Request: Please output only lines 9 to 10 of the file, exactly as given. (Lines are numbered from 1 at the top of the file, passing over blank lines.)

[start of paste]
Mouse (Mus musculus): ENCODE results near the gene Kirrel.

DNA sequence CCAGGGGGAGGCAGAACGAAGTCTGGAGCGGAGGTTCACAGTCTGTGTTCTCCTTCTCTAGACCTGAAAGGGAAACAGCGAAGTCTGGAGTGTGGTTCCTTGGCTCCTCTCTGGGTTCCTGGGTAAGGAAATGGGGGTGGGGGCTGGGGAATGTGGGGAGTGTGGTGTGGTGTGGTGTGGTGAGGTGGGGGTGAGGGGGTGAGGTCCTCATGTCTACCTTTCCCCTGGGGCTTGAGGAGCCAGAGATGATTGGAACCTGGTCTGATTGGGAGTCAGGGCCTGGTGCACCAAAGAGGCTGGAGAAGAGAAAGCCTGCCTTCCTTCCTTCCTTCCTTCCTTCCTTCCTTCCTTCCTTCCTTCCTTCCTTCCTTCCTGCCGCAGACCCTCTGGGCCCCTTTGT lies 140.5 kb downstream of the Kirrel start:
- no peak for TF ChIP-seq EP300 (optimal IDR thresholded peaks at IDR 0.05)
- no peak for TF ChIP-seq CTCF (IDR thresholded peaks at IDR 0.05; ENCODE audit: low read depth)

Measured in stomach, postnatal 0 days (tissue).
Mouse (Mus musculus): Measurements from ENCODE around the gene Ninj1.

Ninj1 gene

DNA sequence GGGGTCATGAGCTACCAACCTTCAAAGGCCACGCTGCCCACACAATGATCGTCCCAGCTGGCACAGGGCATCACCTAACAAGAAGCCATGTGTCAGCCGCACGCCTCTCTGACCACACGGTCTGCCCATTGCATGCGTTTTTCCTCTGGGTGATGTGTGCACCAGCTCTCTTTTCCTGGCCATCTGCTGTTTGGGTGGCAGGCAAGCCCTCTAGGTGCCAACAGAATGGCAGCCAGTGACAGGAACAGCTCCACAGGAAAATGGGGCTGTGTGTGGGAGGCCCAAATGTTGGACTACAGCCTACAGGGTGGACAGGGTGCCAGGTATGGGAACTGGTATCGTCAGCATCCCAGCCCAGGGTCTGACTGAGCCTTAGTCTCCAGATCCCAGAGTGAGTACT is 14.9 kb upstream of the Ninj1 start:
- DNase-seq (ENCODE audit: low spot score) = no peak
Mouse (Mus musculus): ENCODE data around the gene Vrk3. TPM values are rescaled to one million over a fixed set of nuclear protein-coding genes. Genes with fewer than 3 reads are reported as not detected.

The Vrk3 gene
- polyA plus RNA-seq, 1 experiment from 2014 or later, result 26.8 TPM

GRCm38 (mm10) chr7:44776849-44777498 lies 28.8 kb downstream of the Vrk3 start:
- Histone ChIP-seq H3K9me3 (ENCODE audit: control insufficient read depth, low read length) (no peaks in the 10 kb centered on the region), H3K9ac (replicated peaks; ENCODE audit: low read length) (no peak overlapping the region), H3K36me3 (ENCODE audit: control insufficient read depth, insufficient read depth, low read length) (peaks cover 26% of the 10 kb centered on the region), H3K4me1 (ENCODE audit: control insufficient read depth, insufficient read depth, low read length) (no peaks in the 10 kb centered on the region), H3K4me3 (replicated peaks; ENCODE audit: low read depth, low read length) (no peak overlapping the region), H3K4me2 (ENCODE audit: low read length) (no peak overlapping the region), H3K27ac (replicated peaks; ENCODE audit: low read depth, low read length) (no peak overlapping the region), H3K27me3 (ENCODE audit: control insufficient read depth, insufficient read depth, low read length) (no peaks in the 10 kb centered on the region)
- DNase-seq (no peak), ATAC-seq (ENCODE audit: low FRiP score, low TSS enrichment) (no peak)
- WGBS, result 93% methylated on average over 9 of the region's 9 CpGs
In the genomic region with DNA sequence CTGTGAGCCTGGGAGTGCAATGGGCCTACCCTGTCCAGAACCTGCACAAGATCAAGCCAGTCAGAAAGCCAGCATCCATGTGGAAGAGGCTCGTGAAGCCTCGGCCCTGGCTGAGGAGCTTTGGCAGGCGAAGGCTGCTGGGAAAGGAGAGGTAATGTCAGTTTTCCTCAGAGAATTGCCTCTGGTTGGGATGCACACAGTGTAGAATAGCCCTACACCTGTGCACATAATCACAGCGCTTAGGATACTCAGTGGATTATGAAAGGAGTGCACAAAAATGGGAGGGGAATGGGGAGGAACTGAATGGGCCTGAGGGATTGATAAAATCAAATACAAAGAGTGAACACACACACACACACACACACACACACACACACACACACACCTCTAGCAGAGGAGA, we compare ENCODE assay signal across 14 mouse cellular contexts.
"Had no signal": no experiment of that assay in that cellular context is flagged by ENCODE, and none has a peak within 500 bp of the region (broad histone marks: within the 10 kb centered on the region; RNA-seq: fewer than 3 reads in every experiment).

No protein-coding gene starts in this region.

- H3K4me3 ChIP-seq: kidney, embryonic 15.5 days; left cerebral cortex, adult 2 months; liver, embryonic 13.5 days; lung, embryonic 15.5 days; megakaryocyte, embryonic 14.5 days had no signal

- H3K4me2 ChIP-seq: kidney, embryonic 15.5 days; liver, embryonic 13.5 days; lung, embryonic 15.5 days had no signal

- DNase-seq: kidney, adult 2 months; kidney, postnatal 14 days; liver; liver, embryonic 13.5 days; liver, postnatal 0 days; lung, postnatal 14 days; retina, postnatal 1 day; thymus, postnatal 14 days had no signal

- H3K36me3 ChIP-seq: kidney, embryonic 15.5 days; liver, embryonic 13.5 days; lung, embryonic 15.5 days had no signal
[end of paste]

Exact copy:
- DNase-seq (ENCODE audit: low spot score) = no peak
Mouse (Mus musculus): ENCODE data around the gene Vrk3. TPM values are rescaled to one million over a fixed set of nuclear protein-coding genes. Genes with fewer than 3 reads are reported as not detected.